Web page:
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The One Man MMO Project
The story of a lone developer's quest to build an online world :: MMO programming, design, and industry commentary
Load Testing
By Robert Basler on 2016-05-19 00:34:41
Homepage: onemanmmo.com email:one at onemanmmo dot com

I got 50 clients logged in this afternoon - squeeeee! So maybe that doesn't sound like much for an MMO, but its a pretty huge step forward. The goal of this initial load testing was to get 50 game clients into the game at once with 5000 units moving around and fighting. At the start of last week it would start crashing with around 3 clients in the game. Over the last week and a half I've fixed 24 bugs, some small, some rather challenging. I still have two more I'm working on and eight I've seen only once.

As I suspected, the code for simulating movement of the tanks isn't efficient enough yet. With 20 players in the game - 2000 tanks all driving around, the server started running too slowly to keep up with the simulation. So I turned off unit movement temporarily and after another day of bugfixing I was able to get all 50 clients and 5000 units in-game. The next step will be to do some work on the unit movement code and see if I can get those 5000 units all moving around and fighting.

It's great having a tool to find all my bugs, it'd just be nice if it wouldn't find them all at once! Every day the last week has gone like this: I start ten-fifteen instances of Fauxranda, wait a minute or two, eventually a subset of them would crash. I'd fire up the debugger on each dead instance, check each one and I'd end up with 2 or 3 new bugs. Sometimes something on the server side would crash. I'd then fix the bugs, some quickly, some over long hours, then repeat.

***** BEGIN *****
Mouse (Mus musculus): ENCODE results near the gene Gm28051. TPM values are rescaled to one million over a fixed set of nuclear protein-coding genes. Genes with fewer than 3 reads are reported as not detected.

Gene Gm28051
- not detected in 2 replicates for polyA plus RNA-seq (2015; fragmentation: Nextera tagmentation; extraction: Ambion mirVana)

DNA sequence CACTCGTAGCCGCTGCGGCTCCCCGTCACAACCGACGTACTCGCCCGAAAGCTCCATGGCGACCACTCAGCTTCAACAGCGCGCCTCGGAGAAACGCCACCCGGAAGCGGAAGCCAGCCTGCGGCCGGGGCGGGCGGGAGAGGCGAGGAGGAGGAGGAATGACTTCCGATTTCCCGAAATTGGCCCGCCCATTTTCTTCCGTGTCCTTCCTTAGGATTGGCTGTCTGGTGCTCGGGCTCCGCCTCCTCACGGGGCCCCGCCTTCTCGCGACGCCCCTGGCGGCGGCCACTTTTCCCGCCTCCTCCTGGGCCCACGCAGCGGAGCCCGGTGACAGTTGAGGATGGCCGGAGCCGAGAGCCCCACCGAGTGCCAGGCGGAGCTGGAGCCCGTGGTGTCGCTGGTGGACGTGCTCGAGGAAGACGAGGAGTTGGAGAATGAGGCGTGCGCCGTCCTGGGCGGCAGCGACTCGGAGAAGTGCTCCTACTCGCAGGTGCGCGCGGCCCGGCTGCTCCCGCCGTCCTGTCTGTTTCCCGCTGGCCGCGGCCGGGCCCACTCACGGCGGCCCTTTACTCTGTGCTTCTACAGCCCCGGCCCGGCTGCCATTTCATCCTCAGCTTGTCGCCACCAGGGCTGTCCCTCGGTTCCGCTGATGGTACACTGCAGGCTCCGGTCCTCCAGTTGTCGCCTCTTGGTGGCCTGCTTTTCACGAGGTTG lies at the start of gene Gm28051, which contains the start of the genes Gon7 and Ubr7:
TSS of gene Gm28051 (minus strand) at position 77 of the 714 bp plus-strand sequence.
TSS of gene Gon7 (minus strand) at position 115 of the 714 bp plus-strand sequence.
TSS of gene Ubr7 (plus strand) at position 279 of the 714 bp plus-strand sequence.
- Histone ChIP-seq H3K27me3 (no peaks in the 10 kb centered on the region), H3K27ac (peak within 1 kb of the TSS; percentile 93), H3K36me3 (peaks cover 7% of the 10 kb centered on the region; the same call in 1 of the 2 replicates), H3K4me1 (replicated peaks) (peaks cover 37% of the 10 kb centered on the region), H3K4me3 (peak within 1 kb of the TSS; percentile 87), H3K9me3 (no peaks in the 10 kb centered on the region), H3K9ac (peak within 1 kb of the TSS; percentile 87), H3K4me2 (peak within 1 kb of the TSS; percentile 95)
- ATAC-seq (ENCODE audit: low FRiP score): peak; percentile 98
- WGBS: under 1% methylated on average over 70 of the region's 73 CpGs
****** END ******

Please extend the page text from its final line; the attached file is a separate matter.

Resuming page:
I've been thinking a lot the last couple of days that a completely deterministic game server/client with support for input recording and playback (like this) sure would make some of these bugs a lot easier to fix. Every time I ran into a new bug, I could just restart the program, play back the input that caused it to die, and figure out the bug easy-peasy. A recording system like that is a little tricky for the multithreaded aspects of the code, but might be attainable on the server without too much effort.

A really useful tool during all of this load testing is Windows 7 (and later) Resource Monitor. Access it using Ctrl-Alt-Delete, select Task Manager, Performance tab. I can put check marks next to all my server processes and monitor their CPU, network, memory and disk performance in real time.

resmon_Lo.jpg
[Resource Monitor]


What Resource Monitor has told me is all good news. The server's network usage is perfect! It uses at most 1K/second for each connected client even under load, usually less. Memory footprint is better than expected, and CPU usage is good for everything except the unit movement simulation.

On the weekend I watched this rather scary presentation on how cheaters attack DayZ (I've also been following along with the Gaffer on Games series on Building a Game Network Protocol which touches on the topic.) Miranda's networking has never been designed to thwart deliberate attacks, so I spent one evening hardening the server against malformed packets and other malicious behaviour. There's still more to do, but it's a start.

I'll be back to load testing tomorrow - working to get those 5000 units all moving. Really I just want to log in with the regular client with all those tanks in game to see what it looks like.

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